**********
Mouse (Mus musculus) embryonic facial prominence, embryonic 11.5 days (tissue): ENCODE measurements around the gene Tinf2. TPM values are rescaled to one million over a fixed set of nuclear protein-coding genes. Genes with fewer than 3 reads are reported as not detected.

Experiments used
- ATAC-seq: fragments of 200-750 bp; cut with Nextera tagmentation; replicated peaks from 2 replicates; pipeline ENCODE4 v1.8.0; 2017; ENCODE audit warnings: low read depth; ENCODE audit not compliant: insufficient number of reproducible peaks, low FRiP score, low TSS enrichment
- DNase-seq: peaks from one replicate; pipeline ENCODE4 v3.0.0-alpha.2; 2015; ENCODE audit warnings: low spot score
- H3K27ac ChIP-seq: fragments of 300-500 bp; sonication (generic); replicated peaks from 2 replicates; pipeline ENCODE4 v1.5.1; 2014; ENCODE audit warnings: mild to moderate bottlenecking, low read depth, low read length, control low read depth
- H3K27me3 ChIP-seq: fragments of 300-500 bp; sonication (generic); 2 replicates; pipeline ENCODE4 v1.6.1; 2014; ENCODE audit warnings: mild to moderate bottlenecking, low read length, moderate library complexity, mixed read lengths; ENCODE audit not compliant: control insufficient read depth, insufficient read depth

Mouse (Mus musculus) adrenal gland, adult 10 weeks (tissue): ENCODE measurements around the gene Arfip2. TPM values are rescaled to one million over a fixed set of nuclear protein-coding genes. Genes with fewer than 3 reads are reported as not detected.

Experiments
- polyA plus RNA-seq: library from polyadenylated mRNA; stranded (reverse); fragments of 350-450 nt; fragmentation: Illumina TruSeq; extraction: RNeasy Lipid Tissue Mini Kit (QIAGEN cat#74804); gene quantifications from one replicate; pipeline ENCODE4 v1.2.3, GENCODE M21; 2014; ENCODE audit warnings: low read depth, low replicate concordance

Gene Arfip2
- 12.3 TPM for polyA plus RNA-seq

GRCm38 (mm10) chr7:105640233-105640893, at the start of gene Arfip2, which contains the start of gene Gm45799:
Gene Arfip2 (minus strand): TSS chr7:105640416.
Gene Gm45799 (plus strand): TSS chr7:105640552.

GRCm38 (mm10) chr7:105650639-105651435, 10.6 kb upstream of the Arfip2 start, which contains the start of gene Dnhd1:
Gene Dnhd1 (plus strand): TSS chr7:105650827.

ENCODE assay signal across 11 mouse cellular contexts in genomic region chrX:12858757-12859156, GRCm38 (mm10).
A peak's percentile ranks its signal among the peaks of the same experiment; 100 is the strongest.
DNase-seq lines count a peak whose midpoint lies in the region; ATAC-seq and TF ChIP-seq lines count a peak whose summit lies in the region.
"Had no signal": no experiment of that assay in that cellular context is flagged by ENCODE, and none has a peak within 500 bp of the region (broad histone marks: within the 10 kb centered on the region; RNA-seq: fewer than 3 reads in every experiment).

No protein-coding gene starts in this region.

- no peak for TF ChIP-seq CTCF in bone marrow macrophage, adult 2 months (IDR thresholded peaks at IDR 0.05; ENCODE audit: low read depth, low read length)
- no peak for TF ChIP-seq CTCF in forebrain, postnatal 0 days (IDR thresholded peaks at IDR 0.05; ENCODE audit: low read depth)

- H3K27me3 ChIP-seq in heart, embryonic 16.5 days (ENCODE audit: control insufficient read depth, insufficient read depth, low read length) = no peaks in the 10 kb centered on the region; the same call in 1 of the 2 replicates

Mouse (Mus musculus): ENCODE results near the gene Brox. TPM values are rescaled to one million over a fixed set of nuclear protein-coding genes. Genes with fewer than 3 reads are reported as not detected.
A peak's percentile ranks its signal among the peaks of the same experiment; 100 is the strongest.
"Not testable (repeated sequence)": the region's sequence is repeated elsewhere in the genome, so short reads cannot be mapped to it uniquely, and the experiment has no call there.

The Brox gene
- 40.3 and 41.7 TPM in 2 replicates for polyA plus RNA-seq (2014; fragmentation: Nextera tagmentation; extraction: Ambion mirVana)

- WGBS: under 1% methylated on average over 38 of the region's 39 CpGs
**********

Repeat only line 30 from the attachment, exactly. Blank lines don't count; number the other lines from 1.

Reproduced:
- WGBS: under 1% methylated on average over 38 of the region's 39 CpGs